How to Treat Candida Albicans with Herbs & Vitamins
Can Avoiding Certain Foods Prevent Bacterial Vaginosis?
Phase One of the Anti-Fungal Diet
What to Know Before You Try to Treat a Yeast Infection With Food
What Is the Doug Kaufmann Phase One Diet?
Edamame on the Anti-Fungal Diet
What Can I Eat if I Have Candida?
- College of Charleston Student Health: Yeast Infection
- "University of Maryland Medical Center"; Vaginitis; Steven D. Ehrlich, N.M.D.; June 2010
- Martin Lopez JE. Candidiasis (vulvovaginal. BMJ Clin Evid. 2015 Mar 16;2015:0815
- National Center for Biotechnology Information. Vaginal candidiasis (vulvovaginal candidiasis). Updated February 24, 2019.
- Sobel JD. Patient education: Vaginal yeast infection (beyond the basics). UpToDate, Inc. Updated February 7, 2019.
- Zomorodian K, Kavoosi F, Pishdad GR, et al. Prevalence of oral Candida colonization in patients with diabetes mellitus. J Mycol Med. 2016;26(2):103-110. doi:10.1016/j.mycmed.2015.12.008
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- Mertas A, Garbusinska A, Szliszka, E, et al. The influence of tea tree oil (Melaleuca alternifolia) On fluconazole activity against fluconazole-resistant candida albicans strains. Biomed Res Int. 2015; 2015: 590470. doi:10.1155/2015/590470
- Ferris DG, Nyirjesy P, Sobel JD, et al. Over-the-counter antifungal drug misuse associated with patient-diagnosed vulvovaginal candidiasis. Obstet Gynecol. 2002 Mar;99(3):419-25. doi:10.1016/s0029-7844(01)01759-8
- Department of Health & Human Services. Office on Women's Health. Vaginal yeast infections. Apr 1, 2019.
- Iavazzo C, Gkegkes ID, Zarkada IM, Falagas ME. Boric acid for recurrent vulvovaginal candidiasis: the clinical evidence. J Womens Health (Larchmt). 2011;20(8):1245-55.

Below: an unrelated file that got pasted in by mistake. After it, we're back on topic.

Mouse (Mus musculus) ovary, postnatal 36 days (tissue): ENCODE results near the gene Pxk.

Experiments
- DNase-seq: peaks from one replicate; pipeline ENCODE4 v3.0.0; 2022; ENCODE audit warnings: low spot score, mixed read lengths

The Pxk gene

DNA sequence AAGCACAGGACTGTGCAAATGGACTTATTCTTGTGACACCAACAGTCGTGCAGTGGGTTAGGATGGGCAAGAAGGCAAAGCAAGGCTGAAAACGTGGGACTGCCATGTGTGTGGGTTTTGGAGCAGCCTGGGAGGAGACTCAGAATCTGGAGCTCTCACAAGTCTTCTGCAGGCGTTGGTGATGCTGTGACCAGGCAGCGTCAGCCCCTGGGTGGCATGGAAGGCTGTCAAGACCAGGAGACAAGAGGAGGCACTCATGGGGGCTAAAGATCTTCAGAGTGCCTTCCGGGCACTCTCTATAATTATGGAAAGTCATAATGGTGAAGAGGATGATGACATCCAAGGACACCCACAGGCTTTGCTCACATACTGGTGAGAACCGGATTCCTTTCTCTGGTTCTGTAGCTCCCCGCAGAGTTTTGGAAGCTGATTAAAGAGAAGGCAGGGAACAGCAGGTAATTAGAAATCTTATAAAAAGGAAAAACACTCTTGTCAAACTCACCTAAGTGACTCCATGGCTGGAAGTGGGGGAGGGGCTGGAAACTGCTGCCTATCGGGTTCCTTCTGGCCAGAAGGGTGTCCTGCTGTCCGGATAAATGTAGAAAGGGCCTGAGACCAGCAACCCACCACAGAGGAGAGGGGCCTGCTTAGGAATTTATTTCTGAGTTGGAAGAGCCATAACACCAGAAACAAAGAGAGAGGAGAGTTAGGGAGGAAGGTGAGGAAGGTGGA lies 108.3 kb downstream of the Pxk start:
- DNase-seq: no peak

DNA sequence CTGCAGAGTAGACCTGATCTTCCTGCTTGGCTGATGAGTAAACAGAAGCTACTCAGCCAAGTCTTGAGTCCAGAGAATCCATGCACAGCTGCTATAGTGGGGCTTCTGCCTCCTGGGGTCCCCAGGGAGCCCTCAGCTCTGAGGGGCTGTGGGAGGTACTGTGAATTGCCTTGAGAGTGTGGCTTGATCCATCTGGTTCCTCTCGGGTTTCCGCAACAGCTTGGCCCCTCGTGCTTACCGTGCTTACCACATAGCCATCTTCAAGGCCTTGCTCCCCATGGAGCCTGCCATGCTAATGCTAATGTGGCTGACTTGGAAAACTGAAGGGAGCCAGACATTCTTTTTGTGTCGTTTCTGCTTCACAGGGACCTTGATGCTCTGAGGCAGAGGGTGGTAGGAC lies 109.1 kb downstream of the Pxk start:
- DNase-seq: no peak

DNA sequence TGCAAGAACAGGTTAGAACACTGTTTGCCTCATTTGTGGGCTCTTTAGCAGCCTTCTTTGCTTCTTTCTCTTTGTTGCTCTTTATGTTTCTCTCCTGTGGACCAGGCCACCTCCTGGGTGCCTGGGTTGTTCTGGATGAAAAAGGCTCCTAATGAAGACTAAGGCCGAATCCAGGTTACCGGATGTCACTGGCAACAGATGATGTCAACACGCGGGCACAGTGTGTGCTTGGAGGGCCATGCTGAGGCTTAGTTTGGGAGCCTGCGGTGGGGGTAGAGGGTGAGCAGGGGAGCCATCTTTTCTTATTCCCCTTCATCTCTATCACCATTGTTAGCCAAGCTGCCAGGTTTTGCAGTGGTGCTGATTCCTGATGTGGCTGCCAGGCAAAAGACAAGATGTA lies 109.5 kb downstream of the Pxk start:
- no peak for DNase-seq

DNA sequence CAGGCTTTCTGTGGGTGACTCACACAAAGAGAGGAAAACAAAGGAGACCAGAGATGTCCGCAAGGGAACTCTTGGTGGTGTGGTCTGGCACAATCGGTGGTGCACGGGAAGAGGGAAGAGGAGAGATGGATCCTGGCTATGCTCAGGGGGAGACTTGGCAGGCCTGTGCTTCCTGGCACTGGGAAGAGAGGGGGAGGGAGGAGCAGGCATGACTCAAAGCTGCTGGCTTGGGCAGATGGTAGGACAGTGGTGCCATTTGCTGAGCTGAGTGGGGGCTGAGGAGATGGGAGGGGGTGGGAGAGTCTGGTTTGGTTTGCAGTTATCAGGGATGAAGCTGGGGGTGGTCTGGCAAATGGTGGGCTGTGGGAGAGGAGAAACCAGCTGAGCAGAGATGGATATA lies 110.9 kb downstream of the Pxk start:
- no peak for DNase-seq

- Rane HS, Bernardo SM, Howell AB, et al. Cranberry-derived proanthocyanidins prevent formation of Candida albicans biofilms in artificial urine through biofilm- and adherence-specific mechanisms. J Antimicrob Chemother. 2014 Feb;69(2):428-36. doi:10.1093/jac/dkt398
- Williams A. Yogurt: Still a favorite for vaginal candidiasis?. J Natl Med Assoc. 2002;94(4):A10.
- Gonçalves B, Ferreira C, Alves CT, et al. Vulvovaginal candidiasis: Epidemiology, microbiology and risk factors. Crit Rev Microbiol. 2016 Nov;42(6):905-27. doi:10.3109/1040841X.2015.1091805
- Hanson L, Vandevusse L, Jermé M, et al. Probiotics for treatment and prevention of urogenital infections in women: A systematic review. Journal of Midwifery & Womens Health. 2016;61(3):339-355. doi:10.1111/jmwh.12472
- Mendling W. Guideline: Vulvovaginal candidosis (AWMF 015/072), S2k (excluding chronic mucocutaneous candidosis). Mycoses. 2015;58:1-15. doi:10.1111/myc.12292
- Office on Women's Health. Vaginal yeast infections. Apr 1, 2019.
Shannon Hyland-Tassava has more than 16 years experience as a clinical health psychologist, wellness coach and writer. She is a health columnist for the "Northfield (Minn.) News" and has also contributed to "Motherwords," "Macalester Today" and two essay anthologies, among other publications. Hyland-Tassava holds a Ph.D. in clinical psychology from the University of Illinois.